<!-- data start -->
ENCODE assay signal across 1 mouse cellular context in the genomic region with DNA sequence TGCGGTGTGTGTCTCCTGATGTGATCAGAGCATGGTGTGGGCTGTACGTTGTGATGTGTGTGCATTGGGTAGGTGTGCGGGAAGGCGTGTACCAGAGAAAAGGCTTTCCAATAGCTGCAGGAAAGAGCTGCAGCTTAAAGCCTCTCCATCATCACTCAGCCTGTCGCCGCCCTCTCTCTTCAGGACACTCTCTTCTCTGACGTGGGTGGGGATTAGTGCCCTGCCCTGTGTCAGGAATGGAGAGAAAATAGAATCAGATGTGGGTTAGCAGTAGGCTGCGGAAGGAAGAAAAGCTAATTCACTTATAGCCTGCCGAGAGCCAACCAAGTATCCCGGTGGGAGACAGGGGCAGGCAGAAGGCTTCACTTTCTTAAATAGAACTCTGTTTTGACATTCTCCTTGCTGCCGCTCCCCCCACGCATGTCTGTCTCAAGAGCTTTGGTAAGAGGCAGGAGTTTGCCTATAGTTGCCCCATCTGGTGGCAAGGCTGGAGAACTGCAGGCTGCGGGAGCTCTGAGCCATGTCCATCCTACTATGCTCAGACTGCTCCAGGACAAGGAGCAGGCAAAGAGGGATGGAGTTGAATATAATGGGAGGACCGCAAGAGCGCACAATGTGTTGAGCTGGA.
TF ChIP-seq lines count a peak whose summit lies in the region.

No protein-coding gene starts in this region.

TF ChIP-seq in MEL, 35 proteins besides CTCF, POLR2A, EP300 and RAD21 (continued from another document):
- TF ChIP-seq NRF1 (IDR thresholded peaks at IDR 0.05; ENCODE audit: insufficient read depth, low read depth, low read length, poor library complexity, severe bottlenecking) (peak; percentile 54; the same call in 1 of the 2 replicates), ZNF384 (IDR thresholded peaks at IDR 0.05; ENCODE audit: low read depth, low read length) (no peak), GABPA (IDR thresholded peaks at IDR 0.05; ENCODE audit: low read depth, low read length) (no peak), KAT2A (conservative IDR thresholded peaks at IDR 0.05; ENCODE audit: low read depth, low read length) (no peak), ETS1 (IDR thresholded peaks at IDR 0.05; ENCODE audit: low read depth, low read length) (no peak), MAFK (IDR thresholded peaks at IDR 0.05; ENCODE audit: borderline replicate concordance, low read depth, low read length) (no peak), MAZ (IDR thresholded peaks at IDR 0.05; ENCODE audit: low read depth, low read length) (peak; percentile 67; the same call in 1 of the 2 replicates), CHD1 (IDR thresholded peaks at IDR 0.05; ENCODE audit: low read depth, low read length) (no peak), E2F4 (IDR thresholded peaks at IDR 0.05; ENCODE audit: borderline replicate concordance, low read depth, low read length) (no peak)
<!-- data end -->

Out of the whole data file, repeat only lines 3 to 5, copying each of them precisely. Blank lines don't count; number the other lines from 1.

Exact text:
No protein-coding gene starts in this region.

TF ChIP-seq in MEL, 35 proteins besides CTCF, POLR2A, EP300 and RAD21 (continued from another document):
- TF ChIP-seq NRF1 (IDR thresholded peaks at IDR 0.05; ENCODE audit: insufficient read depth, low read depth, low read length, poor library complexity, severe bottlenecking) (peak; percentile 54; the same call in 1 of the 2 replicates), ZNF384 (IDR thresholded peaks at IDR 0.05; ENCODE audit: low read depth, low read length) (no peak), GABPA (IDR thresholded peaks at IDR 0.05; ENCODE audit: low read depth, low read length) (no peak), KAT2A (conservative IDR thresholded peaks at IDR 0.05; ENCODE audit: low read depth, low read length) (no peak), ETS1 (IDR thresholded peaks at IDR 0.05; ENCODE audit: low read depth, low read length) (no peak), MAFK (IDR thresholded peaks at IDR 0.05; ENCODE audit: borderline replicate concordance, low read depth, low read length) (no peak), MAZ (IDR thresholded peaks at IDR 0.05; ENCODE audit: low read depth, low read length) (peak; percentile 67; the same call in 1 of the 2 replicates), CHD1 (IDR thresholded peaks at IDR 0.05; ENCODE audit: low read depth, low read length) (no peak), E2F4 (IDR thresholded peaks at IDR 0.05; ENCODE audit: borderline replicate concordance, low read depth, low read length) (no peak)